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Applied Microbiology and Biotechnology

, Volume 52, Issue 5, pp 689–697 | Cite as

Production of ligninolytic enzymes and synthetic lignin mineralization by the bird's nest fungus Cyathus stercoreus

  • A. Sethuraman
  • D. E. Akin
  • K.-E. L. Eriksson
ORIGINAL PAPER

Abstract

Production of ligninolytic enzymes and degradation of 14C-ring labeled synthetic lignin by the white-rot fungus Cyathus stercoreus ATCC 36910 were determined under a variety of conditions. The highest mineralization rate for 14C dehydrogenative polymerizates (DHP; 38% 14CO2 after 30 days) occurred with 1 mM ammonium tartrate as nitrogen source and 1% glucose as additional carbon source, but levels of extracellular laccase and manganese peroxidase (MnP) were low. In contrast, 10 mM ammonium tartrate with 1% glucose gave low mineralization rates (10% 14CO2 after 30 days) but higher levels of laccase and manganese peroxidase. Lignin peroxidase was not produced by C. stercoreus under any of the studied conditions. Mn(II) at 11 ppm gave a higher rate of 14C DHP mineralization than 0.3 or 40 ppm, but the highest manganese peroxidase level was obtained with Mn(II) at 40 ppm. Cultivation in aerated static flasks gave rise to higher levels of both laccase and manganese peroxidase compared to the levels in shake cultures. 3,4-Dimethoxycinnamic acid at 500 μM concentration was the most effective inducer of laccase of those tested. The purified laccase was a monomeric glycoprotein having an apparent molecular mass of 70 kDa, as determined by calibrated gel filtration chromatography. The pH optimum and isoelectric point of the purified laccase were 4.8 and 3.5, respectively. The N-terminal amino acid sequence of C. stercoreus laccase showed close homology to the N-terminal sequences determined from other basidiomycete laccases. Information on C. stercoreus, whose habitat and physiological requirements for lignin degradation differ from many other white-rot fungi, expands the possibilities for industrial application of biological systems for lignin degradation and removal in biopulping and biobleaching processes.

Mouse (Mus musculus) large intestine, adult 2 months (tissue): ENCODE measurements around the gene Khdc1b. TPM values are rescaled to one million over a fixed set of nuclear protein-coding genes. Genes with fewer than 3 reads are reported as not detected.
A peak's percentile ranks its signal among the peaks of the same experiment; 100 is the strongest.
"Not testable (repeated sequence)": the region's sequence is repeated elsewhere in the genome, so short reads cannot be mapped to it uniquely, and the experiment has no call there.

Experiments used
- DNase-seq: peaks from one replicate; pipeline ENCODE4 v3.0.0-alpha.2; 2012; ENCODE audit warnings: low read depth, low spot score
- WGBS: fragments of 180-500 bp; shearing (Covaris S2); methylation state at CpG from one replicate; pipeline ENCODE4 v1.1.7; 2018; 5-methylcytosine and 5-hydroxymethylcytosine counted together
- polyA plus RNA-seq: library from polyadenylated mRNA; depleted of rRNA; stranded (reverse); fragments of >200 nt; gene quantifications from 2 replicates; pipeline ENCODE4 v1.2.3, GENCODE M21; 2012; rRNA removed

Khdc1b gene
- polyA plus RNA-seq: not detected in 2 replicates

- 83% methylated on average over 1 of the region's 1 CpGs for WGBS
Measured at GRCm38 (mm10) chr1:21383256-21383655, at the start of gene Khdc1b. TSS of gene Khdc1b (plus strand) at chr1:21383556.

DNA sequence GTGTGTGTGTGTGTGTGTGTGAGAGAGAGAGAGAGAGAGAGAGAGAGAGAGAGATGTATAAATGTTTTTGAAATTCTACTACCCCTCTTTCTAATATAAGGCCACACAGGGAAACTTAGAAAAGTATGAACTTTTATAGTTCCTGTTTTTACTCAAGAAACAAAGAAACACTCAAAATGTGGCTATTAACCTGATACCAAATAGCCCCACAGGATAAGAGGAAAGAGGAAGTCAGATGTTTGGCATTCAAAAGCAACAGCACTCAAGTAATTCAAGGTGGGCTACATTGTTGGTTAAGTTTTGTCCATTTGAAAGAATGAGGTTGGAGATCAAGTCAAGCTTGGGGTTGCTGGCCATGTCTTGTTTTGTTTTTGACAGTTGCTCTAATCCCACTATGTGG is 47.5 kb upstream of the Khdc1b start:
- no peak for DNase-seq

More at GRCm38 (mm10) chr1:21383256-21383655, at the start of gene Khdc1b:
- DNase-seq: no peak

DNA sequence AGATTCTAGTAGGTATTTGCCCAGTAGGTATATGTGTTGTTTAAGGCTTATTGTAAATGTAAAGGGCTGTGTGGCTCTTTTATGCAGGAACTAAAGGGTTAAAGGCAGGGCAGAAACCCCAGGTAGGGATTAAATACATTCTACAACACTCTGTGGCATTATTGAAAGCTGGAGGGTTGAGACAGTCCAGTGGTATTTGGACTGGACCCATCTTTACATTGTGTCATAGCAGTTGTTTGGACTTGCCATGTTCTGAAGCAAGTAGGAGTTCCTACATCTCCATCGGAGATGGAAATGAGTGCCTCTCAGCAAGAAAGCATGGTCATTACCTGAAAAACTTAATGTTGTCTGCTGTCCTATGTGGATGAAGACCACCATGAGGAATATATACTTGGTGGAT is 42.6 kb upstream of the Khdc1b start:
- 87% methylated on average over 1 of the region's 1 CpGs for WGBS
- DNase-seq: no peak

Keywords

Lignin Mineralization Rate Lignin Degradation Lignin Peroxidase Ligninolytic Enzyme 
These keywords were added by machine and not by the authors. This process is experimental and the keywords may be updated as the learning algorithm improves.

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Copyright information

© Springer-Verlag Berlin Heidelberg 1999

Authors and Affiliations

  • A. Sethuraman
    • 1
  • D. E. Akin
    • 2
  • K.-E. L. Eriksson
    • 1
  1. 1.Department of Biochemistry and Molecular Biology and Center for Biological Resource Recovery, University of Georgia, Athens, GA 30602, USAGE
  2. 2.Russell Research Center, Agricultural Research Service, United States Department of Agriculture, P. O. Box 5677, Athens, GA 30604, USA e-mail: deakin@qaru.ars.usda.gov Tel.: +1-706-546-3482 Fax: +1-706-546-3607US

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